Now, assuming you have determined that the 50,000 Relay" switch is operating properly, your problem has been isolated to the "Motor Impulse" switch (or the point "h" wiring between it and the "50,000 Relay" switch).

This wiring can, of course, be checked by moving your clip lead to the solder lug on the "Motor Impulse" switch, which feeds point "h," and closing the "50,000 Relay" switch by hand. If the " 10,000 Relay" coil does not operate the problem is in the point "h" wiring (including any connectors).

The testing just described tests the "50,000 Relay" energizing circuit for the "10,000 Relay" coil. Similar testing can be performed on its hold-on circuit (utilizing point "j" in lieu of point h"). This example, plus the general principles previously described, should give a person a reasonable idea of how to apply this useful testing technique.

"There are three types of tests

for which continuity testing is quite

useful because it gives a quick

visual identification as to whether

or not a closed circuit exists."

Continuity Testing

The final testing technique to be discussed is called continuity testing. Continuity testing is, in reality, another form of the Zero Ohms Test (described in a previous article), only using a visual indication from a lamp in lieu of reading an ohmmeter

For this reason no specific examples of actual circuit testing will be given here as the reader can refer to the discussion of the Zero Ohms Test. The test device itself will be described followed by a discussion of a few instances where the use of continuity testing is sometimes desirable over the use of the Zero Ohms Test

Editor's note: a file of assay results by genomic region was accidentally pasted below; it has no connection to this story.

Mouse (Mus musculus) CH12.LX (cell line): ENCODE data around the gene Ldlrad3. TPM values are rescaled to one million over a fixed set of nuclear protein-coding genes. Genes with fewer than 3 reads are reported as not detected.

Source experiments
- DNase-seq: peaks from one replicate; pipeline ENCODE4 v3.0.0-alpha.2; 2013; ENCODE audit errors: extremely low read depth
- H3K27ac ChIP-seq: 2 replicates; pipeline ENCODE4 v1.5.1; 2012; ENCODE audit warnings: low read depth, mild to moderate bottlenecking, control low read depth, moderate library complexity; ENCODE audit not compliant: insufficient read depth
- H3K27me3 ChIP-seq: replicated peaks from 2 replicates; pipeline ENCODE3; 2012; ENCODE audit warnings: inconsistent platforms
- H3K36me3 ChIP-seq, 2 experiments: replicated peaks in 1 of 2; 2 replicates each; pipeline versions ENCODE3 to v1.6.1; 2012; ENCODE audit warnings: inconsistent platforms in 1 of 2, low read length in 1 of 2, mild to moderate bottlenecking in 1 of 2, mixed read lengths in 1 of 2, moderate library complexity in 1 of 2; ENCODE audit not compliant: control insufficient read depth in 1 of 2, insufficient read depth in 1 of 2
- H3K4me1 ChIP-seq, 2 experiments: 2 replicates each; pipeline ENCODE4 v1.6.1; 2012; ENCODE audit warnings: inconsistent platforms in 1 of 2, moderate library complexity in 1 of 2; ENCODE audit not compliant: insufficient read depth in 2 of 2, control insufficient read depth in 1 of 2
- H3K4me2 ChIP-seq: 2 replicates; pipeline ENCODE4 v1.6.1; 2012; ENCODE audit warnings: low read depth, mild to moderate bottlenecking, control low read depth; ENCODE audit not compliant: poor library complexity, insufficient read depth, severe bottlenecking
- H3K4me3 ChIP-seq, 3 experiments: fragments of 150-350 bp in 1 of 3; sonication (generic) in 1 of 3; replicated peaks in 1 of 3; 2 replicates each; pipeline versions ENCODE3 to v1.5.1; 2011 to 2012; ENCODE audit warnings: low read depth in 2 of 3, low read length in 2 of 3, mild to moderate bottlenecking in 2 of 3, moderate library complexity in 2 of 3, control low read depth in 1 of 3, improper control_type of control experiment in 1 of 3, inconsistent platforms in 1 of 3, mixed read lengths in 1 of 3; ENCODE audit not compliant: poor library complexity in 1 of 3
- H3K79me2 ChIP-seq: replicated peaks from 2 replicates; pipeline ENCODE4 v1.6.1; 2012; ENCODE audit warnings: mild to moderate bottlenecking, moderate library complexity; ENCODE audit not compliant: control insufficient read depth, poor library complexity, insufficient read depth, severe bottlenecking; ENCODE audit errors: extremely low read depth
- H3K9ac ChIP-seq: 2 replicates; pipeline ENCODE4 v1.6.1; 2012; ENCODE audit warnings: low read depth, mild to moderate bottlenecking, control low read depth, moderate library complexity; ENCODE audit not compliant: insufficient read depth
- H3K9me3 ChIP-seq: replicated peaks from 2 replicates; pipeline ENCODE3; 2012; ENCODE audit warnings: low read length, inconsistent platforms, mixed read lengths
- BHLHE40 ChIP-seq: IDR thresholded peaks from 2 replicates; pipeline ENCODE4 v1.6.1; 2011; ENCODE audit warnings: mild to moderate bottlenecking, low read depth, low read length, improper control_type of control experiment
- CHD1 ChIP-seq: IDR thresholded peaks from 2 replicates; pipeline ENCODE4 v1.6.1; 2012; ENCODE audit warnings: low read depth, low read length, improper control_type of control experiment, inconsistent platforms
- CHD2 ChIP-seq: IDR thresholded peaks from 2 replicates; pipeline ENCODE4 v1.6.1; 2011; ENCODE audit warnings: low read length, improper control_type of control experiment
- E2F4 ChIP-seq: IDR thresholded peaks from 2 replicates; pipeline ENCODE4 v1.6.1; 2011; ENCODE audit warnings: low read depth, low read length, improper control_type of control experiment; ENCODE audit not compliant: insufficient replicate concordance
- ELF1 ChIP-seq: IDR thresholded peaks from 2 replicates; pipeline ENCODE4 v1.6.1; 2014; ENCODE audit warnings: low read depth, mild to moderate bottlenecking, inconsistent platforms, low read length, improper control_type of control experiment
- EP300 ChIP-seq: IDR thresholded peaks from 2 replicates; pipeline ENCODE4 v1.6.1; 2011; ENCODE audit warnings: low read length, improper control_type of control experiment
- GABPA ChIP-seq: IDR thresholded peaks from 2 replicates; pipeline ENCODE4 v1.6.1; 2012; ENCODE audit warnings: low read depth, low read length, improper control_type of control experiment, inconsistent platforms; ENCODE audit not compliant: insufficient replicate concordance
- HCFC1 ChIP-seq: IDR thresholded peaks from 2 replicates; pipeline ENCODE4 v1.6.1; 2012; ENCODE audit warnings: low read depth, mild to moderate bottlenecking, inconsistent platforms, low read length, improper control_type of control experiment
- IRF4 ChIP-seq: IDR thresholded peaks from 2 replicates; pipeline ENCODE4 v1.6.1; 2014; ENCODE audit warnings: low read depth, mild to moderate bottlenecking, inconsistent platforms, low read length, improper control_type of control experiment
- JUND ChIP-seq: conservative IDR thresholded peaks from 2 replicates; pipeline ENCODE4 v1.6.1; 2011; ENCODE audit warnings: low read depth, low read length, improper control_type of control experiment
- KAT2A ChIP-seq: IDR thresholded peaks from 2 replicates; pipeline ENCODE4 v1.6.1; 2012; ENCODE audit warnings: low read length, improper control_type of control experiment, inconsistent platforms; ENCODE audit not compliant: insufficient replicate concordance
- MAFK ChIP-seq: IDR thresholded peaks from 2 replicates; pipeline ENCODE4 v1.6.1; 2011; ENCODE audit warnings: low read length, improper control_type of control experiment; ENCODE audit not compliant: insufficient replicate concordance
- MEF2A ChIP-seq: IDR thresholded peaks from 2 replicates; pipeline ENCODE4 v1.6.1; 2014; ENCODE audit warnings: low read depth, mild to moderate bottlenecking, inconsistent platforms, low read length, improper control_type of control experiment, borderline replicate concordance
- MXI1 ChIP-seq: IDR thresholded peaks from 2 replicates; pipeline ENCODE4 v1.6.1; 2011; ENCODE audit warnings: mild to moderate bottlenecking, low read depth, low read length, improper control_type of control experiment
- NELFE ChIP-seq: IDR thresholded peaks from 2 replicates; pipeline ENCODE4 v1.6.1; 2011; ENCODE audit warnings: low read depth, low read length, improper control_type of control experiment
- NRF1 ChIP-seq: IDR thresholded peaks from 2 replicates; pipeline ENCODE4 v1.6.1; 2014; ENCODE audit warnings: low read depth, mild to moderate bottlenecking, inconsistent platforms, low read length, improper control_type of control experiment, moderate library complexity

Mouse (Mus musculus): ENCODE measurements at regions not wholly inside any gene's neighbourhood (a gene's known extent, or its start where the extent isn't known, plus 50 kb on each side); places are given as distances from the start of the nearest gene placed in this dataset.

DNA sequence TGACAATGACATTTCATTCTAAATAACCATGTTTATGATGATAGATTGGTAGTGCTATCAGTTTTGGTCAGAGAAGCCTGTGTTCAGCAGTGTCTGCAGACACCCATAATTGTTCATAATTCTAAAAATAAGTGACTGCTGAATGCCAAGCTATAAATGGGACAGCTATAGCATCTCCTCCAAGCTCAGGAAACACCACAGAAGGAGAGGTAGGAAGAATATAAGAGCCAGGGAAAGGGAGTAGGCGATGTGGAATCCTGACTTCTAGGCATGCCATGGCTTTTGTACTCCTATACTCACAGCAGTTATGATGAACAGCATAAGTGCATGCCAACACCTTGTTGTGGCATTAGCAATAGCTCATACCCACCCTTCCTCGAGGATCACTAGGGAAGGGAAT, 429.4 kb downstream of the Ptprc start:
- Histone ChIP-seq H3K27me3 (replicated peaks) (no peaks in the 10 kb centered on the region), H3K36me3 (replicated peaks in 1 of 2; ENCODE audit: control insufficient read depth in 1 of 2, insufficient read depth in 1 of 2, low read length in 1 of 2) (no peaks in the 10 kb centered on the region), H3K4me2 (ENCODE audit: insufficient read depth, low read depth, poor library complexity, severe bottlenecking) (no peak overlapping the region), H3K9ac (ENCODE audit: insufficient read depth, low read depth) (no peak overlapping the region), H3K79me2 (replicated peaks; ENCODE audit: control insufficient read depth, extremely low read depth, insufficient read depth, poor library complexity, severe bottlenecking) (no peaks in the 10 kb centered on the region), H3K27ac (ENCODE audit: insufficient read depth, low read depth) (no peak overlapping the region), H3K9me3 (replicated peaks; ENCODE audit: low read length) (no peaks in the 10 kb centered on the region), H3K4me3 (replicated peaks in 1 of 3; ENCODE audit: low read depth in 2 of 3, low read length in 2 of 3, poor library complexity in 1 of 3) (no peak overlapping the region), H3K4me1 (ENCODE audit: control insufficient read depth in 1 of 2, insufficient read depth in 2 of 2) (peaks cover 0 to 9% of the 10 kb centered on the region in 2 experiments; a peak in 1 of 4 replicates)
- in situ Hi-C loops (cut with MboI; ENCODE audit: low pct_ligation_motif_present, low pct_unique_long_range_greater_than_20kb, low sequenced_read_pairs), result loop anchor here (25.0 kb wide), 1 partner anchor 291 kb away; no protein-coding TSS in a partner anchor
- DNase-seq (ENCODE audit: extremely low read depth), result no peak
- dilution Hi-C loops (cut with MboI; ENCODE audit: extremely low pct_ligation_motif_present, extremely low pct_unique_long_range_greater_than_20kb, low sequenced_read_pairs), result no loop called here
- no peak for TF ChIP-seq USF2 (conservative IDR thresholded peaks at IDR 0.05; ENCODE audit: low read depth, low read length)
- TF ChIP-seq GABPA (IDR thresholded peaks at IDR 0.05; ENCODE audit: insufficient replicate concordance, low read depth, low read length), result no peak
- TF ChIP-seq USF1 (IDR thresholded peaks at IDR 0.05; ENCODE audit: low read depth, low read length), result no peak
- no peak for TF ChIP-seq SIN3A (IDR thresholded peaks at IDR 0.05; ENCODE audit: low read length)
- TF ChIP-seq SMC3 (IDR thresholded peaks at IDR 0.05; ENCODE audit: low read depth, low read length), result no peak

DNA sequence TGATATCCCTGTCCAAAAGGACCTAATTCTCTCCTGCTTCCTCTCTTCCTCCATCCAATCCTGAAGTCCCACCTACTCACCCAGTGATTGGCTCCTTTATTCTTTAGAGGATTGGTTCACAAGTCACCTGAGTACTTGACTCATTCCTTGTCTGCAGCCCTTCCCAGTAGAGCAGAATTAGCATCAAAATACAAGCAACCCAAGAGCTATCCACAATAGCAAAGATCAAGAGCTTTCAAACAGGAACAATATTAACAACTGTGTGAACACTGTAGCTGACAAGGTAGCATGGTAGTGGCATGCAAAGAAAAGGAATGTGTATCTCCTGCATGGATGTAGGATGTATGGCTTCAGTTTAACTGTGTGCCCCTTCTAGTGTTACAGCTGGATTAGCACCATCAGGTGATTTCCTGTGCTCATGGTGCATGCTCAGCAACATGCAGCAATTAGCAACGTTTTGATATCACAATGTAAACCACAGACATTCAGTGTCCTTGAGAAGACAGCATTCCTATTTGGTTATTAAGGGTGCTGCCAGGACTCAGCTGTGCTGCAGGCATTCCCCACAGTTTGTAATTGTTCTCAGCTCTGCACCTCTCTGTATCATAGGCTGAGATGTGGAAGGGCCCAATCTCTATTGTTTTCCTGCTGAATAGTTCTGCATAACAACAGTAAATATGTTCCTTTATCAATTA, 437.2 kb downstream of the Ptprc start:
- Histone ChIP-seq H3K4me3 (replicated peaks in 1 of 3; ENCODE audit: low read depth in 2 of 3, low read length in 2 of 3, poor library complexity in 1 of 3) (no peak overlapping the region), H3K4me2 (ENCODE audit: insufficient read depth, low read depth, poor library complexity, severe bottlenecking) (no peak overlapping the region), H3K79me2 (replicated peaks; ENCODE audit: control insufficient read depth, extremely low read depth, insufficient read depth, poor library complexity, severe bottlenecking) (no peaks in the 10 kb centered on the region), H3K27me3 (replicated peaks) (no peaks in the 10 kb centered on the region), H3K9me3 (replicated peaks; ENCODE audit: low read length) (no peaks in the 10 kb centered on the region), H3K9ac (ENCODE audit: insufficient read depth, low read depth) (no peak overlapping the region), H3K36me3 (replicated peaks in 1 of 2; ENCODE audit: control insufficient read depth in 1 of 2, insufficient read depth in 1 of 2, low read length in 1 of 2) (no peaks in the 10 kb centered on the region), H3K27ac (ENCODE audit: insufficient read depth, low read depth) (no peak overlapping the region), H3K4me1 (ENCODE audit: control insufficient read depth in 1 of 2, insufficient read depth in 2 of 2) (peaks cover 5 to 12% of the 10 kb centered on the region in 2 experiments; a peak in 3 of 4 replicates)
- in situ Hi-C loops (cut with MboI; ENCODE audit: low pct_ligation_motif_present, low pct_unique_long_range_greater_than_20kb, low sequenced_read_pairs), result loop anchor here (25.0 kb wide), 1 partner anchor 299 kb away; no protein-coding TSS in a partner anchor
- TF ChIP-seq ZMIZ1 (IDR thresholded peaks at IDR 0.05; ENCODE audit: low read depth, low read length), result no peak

NOTE: When continuity testing is used in lieu of Zero Ohms Testing one important point must be kept in mind. Zero Ohms Testing actually performs two functions that are related. One is to detect open circuits (infinite resistance) and the other to detect unwanted resistance. The continuity test, for all practical purposes, can only detect open circuits since the presence of unwanted resistance (unless that resistance is fairly high) would only result in a small decrease in brilliance of the test lamp, which normally could not be noticed by the eye.

The continuity tester is actually a simple series circuit consisting of a battery (power source) and a lamp (load) with two clip leads to complete the circuit To construct one you need a lamp (with socket), a suitable battery(ies) with some means of holding them (and connecting the batteries in series when more than one is used), and two wires with alligator clips on one end of each wire.

The lamp chosen should be either 1 1/2 or 6 volts A 1 1/2 volt lamp requires only one 1 1/2 volt flashlight battery, a 6 volt lamp requires four such batteries connected in series (that is the positive terminal of each battery connected to the negative terminal of the next, etc., leaving one of each type of terminal available for external connection). Battery holders made to hold four batteries and connect them in series, are available at most electronic supply stores.